Are you wondering what they put in some brands of kitty litter to make it clump? And whether the stuff acts like cement in your cat’s gut if he licks his paws after taking care of business? Get the scoop on clumping agents and make an informed purchase the next time you need to freshen your cat box.
Sodium Bentonite Clay
Sodium bentonite is a clay that contains the volcanic ash montmorillonite. It has the ability to absorb and retain large amounts of liquids including cat urine. Bentonite has the added benefit of being an all-natural odor absorbent, which helps to keep your home from smelling like cat pee. According to the Texas Sodium Bentonite Inc. website, this clay has more than two dozen other uses including pond sealant, wastewater treatment, dust control, ceramics, wine making and colon cleansing.
How do you feel about using portable potties or gas station restrooms? That’s about how most cats feel when faced with using a litter box that is past due. Some cats take their business elsewhere, like under your bed or in the back of your closet, rather than use a dirty box. Clumping litter allows cat waste to be easily removed from the box, so you will be more likely to clean it often, which will make your cat very happy. Your house will smell better, too. Automatic litter boxes are even more convenient, and they use clumping litter almost exclusively.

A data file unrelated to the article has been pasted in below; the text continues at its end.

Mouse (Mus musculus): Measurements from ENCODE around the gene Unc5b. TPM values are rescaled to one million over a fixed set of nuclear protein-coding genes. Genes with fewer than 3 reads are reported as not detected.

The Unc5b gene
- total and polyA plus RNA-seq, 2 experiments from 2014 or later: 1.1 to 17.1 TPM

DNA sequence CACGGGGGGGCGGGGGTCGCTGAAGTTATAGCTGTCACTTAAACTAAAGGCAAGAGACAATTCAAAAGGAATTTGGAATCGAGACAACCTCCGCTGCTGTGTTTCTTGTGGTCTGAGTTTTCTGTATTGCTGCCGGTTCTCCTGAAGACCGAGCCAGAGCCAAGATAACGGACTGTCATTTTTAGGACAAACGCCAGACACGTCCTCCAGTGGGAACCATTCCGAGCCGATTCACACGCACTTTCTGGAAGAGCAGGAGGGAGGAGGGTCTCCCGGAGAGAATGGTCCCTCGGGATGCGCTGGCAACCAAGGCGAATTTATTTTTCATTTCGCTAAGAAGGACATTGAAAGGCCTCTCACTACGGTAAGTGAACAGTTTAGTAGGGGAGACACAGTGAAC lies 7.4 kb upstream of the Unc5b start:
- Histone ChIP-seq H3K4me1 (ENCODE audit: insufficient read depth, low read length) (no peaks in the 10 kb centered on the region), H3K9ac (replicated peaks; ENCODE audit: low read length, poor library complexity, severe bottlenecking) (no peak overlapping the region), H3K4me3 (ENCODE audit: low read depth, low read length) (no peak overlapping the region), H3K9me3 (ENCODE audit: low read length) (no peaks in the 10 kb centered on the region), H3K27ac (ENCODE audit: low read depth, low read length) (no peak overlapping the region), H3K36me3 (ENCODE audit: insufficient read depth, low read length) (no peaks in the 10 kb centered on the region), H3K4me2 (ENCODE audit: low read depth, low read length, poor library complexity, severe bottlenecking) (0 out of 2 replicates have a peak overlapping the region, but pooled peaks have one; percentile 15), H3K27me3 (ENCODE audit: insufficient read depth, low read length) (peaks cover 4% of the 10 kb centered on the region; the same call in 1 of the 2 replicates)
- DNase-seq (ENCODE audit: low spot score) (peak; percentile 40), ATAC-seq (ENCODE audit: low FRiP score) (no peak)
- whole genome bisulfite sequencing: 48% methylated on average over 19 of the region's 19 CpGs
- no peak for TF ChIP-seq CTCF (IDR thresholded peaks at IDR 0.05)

Many cat and dog owners are concerned that their pet may suffer bowel obstructions if they lick kitty litter off their paws or eat from the cat box -- yeah, gross, but that’s what some dogs do. There have even been some concerns that clumping litter is toxic or can cause allergies. While there have been no scientific studies to validate these concerns, it is plausible to believe that if your pet ate enough of the clumping clay, he could get very sick; after all, litter boxes are full of nasty stuff. It is also easy to believe that litter can trigger allergy attacks since it is dusty and full of bacteria and germs. The good news is sodium bentonite clay is nontoxic, and your pet would have to eat an awful lot of the stuff to become seriously ill.
Because kittens are more susceptible to illness and more likely to eat from litter boxes, you may want to use other types of litter until your kitten is at least 4 months old. If your cat is prone to respiratory problems, use open litter trays to reduce the amount of dust your cat inhales during potty breaks. You may wish to use a dust mask yourself when changing out the litter box. If you have a wacky dog that eats cat poo, put the litter box in an area he can’t get to. Place a mat near the kitty litter box to reduce the amount of litter your cat will track away. Finally, pay attention to your cat’s behavior because he cannot tell you if there is a problem; he can only show you.
Jenny Newberry, a former teacher with 25 years of experience, is a professional writer and photographer and holds a B.S. and a M.Ed. in elementary and special education from the University of South Alabama. She is also a history buff, praise and worship pianist, pet enthusiast, avid crafter and hobby gardener.